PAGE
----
One of the areas I cover at this newsletter is retail. Sometimes the intersection between business and land use, and other times just history of or general appreciation for various stores.
Today, I’m writing about Micro Center, a computer and electronics sales, service (e.g., computer upgrades), and parts superstore. There’s one in Fairfax, Virginia, which I’ve been in, and one in Rockville, Maryland, which I’ve driven by. There are 25 Micro Center stores throughout the country, national but thinly spread: one California location, one Michigan location, several in New York and Ohio, etc.
Micro Center was founded in 1979 in Ohio by two ex-Radio Shack employees. The first store was tiny, and over the years it evolved into one of a handful of “category killer” computer superstores, each roughly around 30,000 square feet. This was once a retail family: Computer World (I think that was its name); CompUSA; Fry’s Electronics; others. Micro Center may be the last computer superstore left; certainly, it is the largest. For decades they’ve even had a line of private-label products; I once found an old laptop power adapter at a garage sale from the Micro Center brand. These guys have been around a long time.
It’s such a cool thing to see a store like this still in business, and doing pretty well. It looks and feels like an older retail format, and you almost expect to see three-inch-thick laptops, translucent CRT iMacs, and Intel 486 displays. But they’ve got all the current tech, and all sorts of assorted parts (PC fans, good-quality replacement CD jewel cases, hobbyist stuff like Raspberry Pi equipment.)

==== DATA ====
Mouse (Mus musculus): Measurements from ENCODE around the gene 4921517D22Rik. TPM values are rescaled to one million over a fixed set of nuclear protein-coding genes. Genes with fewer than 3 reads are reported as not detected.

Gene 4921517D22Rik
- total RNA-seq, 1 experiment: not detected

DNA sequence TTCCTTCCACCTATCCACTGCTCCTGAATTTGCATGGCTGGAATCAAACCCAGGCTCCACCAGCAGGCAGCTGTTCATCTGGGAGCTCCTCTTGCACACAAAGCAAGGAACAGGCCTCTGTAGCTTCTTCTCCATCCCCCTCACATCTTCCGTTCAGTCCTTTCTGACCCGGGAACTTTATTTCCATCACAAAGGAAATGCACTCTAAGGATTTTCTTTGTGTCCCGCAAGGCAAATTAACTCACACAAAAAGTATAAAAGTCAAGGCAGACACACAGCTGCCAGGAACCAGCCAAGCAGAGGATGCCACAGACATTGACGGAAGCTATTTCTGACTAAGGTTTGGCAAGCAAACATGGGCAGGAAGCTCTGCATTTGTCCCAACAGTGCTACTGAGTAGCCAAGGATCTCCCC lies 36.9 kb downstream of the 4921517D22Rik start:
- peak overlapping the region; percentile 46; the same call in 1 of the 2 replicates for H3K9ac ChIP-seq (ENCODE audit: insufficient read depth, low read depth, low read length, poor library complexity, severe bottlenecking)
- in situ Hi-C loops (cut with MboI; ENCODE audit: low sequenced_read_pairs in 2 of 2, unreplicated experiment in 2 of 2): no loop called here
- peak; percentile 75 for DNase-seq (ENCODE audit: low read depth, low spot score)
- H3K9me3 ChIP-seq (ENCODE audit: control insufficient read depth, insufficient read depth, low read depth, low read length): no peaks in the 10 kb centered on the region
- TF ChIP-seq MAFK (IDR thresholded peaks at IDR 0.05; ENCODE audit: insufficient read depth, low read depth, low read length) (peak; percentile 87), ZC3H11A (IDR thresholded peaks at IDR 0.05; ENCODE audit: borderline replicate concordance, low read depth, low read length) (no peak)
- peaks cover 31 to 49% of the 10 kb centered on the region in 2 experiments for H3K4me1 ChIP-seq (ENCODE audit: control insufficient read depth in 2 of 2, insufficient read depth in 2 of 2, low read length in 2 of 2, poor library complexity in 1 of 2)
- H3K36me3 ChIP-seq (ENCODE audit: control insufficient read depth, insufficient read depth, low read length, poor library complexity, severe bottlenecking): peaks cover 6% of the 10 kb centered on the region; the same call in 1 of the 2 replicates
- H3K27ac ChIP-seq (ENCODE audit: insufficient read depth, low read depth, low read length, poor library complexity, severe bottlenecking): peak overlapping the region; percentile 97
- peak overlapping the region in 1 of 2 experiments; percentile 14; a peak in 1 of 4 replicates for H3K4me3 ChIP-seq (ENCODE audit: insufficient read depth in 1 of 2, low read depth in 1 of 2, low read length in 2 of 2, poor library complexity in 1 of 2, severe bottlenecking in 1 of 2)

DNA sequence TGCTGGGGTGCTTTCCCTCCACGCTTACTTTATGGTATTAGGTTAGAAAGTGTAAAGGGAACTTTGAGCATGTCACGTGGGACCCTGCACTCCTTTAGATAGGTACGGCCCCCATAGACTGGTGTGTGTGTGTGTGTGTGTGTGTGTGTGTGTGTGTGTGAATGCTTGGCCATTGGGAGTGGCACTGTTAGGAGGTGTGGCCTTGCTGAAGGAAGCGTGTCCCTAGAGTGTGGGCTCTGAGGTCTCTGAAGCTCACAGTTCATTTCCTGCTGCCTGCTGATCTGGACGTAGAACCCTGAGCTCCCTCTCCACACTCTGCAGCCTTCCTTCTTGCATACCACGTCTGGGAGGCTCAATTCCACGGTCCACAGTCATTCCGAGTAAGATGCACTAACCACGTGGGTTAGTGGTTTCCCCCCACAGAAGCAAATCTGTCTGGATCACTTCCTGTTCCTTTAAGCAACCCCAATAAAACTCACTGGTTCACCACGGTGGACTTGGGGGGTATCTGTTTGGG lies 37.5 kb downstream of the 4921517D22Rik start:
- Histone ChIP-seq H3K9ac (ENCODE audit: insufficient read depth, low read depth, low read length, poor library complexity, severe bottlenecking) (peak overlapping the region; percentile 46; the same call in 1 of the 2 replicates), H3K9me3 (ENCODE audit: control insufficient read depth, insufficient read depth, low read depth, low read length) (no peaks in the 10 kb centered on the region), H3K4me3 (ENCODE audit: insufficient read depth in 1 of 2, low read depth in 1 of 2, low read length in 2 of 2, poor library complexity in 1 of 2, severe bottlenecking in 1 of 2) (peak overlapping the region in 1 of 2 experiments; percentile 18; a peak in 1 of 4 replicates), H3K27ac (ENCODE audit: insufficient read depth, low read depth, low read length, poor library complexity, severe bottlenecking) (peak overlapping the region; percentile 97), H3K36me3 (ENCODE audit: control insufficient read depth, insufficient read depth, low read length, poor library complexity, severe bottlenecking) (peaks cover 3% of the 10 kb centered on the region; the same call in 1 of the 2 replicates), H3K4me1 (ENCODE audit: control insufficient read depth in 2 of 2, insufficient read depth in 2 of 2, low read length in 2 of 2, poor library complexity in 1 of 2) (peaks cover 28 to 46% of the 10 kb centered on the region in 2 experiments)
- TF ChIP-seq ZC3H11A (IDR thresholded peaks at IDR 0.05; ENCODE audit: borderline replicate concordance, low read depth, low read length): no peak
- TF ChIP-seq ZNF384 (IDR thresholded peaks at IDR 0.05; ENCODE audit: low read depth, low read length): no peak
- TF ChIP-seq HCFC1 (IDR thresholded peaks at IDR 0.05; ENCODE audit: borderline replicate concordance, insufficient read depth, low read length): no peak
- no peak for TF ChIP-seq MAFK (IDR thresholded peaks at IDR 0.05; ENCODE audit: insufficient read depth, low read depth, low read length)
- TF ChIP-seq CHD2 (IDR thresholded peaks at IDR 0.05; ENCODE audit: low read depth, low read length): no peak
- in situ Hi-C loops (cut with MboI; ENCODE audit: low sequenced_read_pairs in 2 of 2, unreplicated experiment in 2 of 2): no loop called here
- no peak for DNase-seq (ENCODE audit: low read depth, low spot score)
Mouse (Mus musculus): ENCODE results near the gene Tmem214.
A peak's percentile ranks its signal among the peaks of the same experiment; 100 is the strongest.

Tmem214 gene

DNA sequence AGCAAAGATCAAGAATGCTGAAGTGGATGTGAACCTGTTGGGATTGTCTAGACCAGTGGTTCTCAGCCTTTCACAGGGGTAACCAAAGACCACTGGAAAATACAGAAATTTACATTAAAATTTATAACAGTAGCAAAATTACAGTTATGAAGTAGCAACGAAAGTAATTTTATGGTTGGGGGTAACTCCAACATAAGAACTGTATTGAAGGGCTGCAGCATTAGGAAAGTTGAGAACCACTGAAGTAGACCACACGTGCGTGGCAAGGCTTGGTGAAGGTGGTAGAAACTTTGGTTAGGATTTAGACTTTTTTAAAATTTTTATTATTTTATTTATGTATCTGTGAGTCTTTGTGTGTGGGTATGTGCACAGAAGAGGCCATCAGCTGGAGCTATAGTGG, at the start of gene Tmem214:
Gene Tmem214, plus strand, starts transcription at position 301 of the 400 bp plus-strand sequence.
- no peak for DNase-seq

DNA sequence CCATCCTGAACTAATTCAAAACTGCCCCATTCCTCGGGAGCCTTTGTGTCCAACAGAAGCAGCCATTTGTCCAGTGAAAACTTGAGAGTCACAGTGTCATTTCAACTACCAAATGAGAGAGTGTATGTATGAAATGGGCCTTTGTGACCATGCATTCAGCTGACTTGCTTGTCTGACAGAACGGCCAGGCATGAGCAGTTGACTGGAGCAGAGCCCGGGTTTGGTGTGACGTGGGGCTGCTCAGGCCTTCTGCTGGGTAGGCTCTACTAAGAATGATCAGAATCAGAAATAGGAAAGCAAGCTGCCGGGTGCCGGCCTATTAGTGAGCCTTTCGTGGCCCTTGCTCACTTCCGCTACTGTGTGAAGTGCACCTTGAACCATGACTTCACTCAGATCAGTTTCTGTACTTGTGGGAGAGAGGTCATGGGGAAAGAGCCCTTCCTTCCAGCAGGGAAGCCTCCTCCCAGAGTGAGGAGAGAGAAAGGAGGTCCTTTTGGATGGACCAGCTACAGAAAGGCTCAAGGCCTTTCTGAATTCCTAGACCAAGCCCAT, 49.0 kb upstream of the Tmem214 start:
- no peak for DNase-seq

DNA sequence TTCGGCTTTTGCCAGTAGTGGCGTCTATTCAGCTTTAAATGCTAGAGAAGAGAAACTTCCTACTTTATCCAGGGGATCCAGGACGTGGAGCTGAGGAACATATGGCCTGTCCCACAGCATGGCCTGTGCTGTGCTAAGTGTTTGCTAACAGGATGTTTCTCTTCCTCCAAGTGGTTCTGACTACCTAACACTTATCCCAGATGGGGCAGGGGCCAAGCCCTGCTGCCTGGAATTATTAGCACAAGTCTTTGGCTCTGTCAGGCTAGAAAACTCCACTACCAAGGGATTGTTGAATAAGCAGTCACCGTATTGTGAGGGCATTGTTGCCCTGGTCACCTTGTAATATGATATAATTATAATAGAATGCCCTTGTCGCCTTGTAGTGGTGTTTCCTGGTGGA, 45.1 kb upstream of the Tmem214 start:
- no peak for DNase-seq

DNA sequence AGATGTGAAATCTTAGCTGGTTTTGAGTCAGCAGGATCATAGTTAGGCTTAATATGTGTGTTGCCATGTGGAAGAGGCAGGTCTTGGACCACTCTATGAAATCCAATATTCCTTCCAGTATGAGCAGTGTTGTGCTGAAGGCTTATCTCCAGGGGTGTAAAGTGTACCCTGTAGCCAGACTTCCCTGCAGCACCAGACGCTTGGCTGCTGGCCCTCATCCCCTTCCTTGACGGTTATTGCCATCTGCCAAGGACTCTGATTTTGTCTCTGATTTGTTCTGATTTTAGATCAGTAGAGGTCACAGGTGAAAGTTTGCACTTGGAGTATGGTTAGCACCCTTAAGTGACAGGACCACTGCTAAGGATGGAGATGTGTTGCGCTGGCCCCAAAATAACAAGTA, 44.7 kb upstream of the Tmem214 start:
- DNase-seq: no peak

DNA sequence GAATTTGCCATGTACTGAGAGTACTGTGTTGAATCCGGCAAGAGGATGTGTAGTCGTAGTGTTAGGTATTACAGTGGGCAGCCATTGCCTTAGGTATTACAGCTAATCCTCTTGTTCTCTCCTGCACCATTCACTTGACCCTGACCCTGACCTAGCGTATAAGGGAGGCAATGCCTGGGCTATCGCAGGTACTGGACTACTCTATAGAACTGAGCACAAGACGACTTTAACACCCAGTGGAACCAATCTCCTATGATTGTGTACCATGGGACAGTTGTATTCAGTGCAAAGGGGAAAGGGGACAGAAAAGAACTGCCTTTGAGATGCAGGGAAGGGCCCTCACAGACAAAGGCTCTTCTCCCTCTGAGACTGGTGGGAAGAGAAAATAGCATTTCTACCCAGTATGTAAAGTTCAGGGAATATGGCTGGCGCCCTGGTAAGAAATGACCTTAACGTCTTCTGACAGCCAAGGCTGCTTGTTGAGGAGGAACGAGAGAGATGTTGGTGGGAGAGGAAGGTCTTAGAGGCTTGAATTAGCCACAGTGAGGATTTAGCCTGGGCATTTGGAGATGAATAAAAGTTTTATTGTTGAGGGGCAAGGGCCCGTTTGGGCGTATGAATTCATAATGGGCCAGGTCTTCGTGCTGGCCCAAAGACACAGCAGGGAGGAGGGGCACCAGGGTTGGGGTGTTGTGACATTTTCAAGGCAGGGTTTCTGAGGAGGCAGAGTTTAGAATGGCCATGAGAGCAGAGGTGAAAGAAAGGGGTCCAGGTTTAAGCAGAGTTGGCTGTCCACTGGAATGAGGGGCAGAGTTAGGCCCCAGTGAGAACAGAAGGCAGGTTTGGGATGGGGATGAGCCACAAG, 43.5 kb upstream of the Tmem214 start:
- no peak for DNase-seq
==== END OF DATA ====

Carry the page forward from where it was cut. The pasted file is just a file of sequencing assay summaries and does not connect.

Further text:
So I want to show you this thriving retail anachronism.
A big view:
A couple of showrooms:
Some of the high-end keyboards:
Some of the computer cases:
And the blank media aisle:
All of that is not nearly everything in this store. For example, you could build your own desktop with a whole department of boards, cards, and internal parts.
The vibe of the place, including the layout and décor, is a nice mix of modern and old-fashioned. It feels like an older type of store: a big-box retailer that uses good design to obscure its basic boxy/warehouse shape. The areas with lower ceilings, or the little rooms with doorways, for example, do this. It’s quite pleasant. It’s also sad, in a way, because it demonstrates how greatly the big-box experience can be elevated without all that much extra expense. But it takes a thoughtfulness and deliberate effort that most retailers just aren’t interested in. And maybe most consumers.
Anyway, this isn’t just a cool selection of computer stuff. It’s a really, really good execution of the “category killer” idea—combining the economies of scale of a big-box store with the knowledge and depth of a specialty store.
I’ll be writing soon about Bed Bath & Beyond, which was not the greatest execution of this retail concept. So it’s nice to find and appreciate one that is.
A Small Town With a Big Department Store
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I miss the one in Santa Clara that is now a Walmart market. That and Frys were our favorite after dinner browsing spots.
We have one in the Dallas area. I’m pretty sure my son single handedly kept that store open when he was in high school! Seriously, to Matthew’s point below-that store is located in what is known locally as the tech corridor, meaning there is a high concentration of computer enthusiasts in the 20 mile radius around that store.